Library Assistant Barbara Lewis has retired from the Winlock Timberland Library after working 28 years since the 1970s, and said she plans to continue being regularly involved as a library patron.
Long-time library assistant Barbara Lewis has officially retired from her post at the Winlock Timberland Library, but says she by no means intents to be a stranger.
Having spent around 28 years working for the library, Lewis said she hopes to continue interacting with the community through the multitude of programs available at the library, while also filling her hankerings for a good book.
“I love books, so I’ll be in here often,” she said during her last official day on Saturday. “My dad and my grandmother both had a passion for reading, and it got passed on to me.”
Lewis had begun working for the library in the late 70s and took some time off to take care of newborn daughter Robyn Lewis before returning in the 80s. Then, in 1988, she took four years off to care for daughter Shannon Lewis, who was undergoing a heart and lung transplant to treat her atrioventricular septal defect. Though Shannon Lewis died in 1990, Barbara Lewis has been quick to praise the Winlock community for the outpouring of support they have shown for the Lewis family.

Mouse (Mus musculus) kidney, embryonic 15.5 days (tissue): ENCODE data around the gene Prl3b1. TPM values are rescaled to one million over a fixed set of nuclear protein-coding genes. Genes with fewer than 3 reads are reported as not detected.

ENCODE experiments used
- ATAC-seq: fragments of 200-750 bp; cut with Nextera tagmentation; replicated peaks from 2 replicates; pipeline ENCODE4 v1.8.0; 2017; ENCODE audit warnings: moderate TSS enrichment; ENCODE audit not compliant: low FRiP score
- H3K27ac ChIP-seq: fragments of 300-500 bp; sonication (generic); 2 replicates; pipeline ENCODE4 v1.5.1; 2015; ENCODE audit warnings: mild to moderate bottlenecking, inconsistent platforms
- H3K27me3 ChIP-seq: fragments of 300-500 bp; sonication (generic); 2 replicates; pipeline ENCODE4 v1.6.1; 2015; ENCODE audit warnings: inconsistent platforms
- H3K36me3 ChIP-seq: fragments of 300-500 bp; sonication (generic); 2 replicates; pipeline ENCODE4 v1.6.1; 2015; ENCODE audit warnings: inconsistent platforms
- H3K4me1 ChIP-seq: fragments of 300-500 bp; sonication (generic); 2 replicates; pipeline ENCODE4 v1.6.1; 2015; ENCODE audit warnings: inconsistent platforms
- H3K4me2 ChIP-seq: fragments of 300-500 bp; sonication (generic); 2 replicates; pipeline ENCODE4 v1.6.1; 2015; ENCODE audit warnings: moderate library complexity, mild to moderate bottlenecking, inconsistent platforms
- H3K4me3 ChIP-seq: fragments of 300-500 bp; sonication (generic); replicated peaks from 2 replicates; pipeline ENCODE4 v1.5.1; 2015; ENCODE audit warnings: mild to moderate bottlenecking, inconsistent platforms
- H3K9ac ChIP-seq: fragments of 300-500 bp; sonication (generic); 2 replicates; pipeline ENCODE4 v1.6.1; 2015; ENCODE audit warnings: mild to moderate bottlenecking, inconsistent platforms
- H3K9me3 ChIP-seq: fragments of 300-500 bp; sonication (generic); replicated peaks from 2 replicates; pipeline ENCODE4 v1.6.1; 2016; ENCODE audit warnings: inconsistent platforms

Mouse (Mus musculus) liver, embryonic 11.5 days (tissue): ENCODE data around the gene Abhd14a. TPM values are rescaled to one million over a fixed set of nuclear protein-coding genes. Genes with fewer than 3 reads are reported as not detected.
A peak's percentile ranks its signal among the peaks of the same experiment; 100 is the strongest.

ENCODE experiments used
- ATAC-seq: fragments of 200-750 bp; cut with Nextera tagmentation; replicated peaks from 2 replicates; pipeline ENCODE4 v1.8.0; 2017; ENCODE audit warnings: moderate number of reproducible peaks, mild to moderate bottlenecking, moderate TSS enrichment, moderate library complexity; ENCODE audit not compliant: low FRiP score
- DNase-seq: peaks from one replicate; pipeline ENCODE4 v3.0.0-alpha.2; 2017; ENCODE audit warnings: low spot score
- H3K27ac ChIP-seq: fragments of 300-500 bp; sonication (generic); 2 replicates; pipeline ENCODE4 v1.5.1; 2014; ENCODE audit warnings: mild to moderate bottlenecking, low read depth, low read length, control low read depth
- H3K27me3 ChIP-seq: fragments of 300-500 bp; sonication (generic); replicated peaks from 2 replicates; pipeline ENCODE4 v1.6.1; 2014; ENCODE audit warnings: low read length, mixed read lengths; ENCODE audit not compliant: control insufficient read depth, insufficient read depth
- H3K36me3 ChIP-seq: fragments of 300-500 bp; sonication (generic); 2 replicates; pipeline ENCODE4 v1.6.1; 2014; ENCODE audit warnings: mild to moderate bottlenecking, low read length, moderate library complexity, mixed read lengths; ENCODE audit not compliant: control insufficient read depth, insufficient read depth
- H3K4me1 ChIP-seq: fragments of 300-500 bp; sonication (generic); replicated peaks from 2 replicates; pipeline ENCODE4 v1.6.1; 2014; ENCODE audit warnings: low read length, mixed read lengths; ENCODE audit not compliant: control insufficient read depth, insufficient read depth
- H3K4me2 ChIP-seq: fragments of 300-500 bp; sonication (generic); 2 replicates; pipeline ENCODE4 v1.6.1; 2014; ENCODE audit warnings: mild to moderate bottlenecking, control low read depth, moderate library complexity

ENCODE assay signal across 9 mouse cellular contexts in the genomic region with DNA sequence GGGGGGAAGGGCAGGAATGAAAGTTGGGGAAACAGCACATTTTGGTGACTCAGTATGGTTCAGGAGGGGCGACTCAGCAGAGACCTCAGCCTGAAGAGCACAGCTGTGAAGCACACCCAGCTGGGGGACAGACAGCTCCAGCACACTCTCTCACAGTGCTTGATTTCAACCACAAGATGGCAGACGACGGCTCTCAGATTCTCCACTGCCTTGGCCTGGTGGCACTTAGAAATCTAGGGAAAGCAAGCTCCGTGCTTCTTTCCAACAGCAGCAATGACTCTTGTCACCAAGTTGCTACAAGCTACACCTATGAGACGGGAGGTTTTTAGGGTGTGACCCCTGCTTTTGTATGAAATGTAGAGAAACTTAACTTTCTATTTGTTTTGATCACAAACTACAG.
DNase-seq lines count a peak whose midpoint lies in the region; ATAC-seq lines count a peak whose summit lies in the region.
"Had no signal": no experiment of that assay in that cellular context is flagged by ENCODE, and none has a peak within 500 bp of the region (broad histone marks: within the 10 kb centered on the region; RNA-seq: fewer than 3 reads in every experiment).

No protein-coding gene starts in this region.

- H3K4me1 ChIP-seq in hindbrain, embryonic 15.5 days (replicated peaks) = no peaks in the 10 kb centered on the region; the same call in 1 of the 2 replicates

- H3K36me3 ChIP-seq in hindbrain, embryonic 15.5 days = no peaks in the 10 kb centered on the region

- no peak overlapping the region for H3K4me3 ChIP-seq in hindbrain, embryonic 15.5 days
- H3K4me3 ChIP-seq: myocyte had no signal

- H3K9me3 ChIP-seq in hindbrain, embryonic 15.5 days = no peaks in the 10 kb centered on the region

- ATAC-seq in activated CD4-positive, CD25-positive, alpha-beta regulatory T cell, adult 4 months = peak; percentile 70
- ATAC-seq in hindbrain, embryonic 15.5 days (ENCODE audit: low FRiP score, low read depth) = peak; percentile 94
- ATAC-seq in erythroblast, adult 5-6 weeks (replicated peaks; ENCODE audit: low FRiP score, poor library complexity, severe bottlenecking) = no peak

As her work at the library spanned four decades, Barbara Lewis said she has seen a number of radical changes both in how information is accessed and the availability of books themselves.
“It’s so different,” she said. “I’ve seen technology change so much.”
She said computers were first added to library services around 25 years ago, adding she has watched as software databases phased out card catalogues, to the point where some young people aren’t sure what card catalogue is, even when looking at one. Some sort of dresser was her granddaughter’s guess, said Barbara Lewis.
Another advent of modern conventions and technologies has been the ability to easily transfer books from one library network to another, so a patron in Winlock looking for a book only available in Hoboken, N.J., just needs to ask for an inter-library loan.
“We get things from everywhere,” said Library Manager Jamie Allwine of the program, describing one patron who was able to find what they needed from Library and Archives Canada (the Canadian equivalent of the Library of Congress).
And Barbara Lewis is planning to keep close ties with her former co-workers, not only through frequent visits to the library but also a monthly book review column for Town Crier with Library Associate Becky Standal (see page 2). She said she hopes to encourage the community to read regularly and take advantage of all the wonders books have to offer.
“Keep reading,” she said. “Reading will take you everywhere.”